What is the new ‘Traffic Light’ travel system?

The new ‘traffic light’ travel system will allow holidaymakers to safely visit foreign countries for summer holidays amidst the pandemic. 

 

The government unveils a traffic light system that will rank countries according to their coronavirus risk. This proposal is a part of the UK Global Travel Taskforce’s plan to resume overseas holidays.

The taskforce, led by transport secretary Grant Shapps, recommends classifying green, amber or red destinations based on the potential dangers they pose.

Shapps stated, ‘The framework announced today will help allow us to reopen travel safely and sustainably, ensure we protect our hard-won achievements on the vaccine rollout and offer peace of mind to both passengers and the industry as we begin to take trips abroad once again.’

A Set of Traffic Lights

What do the colours mean?

Travel destinations will be categorised by colour according to their Covid-19 risk levels. The colour labels will, in turn, help in determining the restrictions and precautions required before and after travel. A green label will indicate the least risk, while a red label will point to a high-risk country.

Green
Visitors to countries in the ‘green list’ will be required to take a pre-departure PCR test. On their return to the UK, they will need to take another test on or before Day 2 of arrival. Travellers will not be required to self-isolate or undergo additional testing unless they receive a positive test result.

Test packages will need to be booked beforehand from a government-approved provider.

Amber
On returning from an ‘amber list’ country, arrivals will be required to self-isolate for 10 days. They will also need to take Covid-19 PCR tests on Day 2 and Day 8 of their arrival in the UK. The option to opt into the Test to Release scheme will be available for anyone wanting to come out of quarantine early. A pre-departure PCR test will also be applicable.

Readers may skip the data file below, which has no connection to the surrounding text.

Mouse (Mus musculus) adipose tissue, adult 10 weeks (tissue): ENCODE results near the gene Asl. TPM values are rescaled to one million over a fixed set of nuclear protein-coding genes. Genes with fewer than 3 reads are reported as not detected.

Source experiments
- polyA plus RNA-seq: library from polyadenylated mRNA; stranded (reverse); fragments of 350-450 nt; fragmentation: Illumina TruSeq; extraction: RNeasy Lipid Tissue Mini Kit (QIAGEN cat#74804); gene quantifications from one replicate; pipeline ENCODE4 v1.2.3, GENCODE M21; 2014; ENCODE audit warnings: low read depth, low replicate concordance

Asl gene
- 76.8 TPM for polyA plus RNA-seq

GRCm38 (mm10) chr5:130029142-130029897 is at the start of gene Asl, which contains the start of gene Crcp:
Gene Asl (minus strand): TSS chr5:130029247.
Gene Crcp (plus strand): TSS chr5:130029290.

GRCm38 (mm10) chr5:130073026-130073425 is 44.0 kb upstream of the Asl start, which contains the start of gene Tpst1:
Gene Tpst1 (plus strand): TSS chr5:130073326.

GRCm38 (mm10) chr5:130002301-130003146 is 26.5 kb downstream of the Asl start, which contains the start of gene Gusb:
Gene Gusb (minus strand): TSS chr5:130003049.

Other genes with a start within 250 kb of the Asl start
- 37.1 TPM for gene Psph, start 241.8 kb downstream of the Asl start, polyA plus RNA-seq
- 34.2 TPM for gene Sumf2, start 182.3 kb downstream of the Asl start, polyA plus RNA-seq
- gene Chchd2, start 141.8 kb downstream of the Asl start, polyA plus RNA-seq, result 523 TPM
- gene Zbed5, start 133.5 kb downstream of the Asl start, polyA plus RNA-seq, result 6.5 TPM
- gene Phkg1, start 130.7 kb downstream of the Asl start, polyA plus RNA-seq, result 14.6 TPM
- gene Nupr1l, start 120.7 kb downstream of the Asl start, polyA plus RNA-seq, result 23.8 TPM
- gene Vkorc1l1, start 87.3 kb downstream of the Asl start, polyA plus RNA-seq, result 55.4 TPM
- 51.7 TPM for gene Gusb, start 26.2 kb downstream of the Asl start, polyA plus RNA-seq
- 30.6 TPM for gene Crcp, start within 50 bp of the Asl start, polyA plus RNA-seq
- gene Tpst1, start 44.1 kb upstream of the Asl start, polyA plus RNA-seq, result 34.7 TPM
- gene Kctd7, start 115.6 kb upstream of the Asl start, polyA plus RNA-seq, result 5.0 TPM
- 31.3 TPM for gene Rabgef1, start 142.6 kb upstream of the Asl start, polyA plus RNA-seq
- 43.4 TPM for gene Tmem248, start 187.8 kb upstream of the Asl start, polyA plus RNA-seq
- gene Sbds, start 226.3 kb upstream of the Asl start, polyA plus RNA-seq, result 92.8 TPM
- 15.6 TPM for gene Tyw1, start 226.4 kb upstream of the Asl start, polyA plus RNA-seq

Red
Arrivals from ‘red list’ countries must quarantine for 10 days in a government-approved hotel. While they will be required to take PCR tests on Day 2 and Day 8 of their arrivals, they must also take a pre-departure test. Passengers returning from ‘red list’ countries will not be eligible to participate in the Test to Release scheme.

In all cases, test packages will need to be booked beforehand from a government-approved provider.

How will countries be categorised in this system?

The government will assess a country’s risk status based on several aspects, some of which are:

  • The percentage of the population vaccinated,
  • The infection rate,
  • The prevalence of Covid-19 variants.

The risk assessment will be a continual undertaking, and the classification of countries would be under constant review. A ‘green watchlist’ will be established to respond to emerging evidence and recognise when a ‘green listed country might need to be moved to the ‘amber list.

When will the ‘traffic light’ system start?

The government suggests they will begin classifying countries by traffic light colours in ‘early May’. That is also when the government will decide if foreign travel can resume on 17 May.

A formal review on 28 June will consider ‘the domestic and international health picture’ before relaxing the current measures.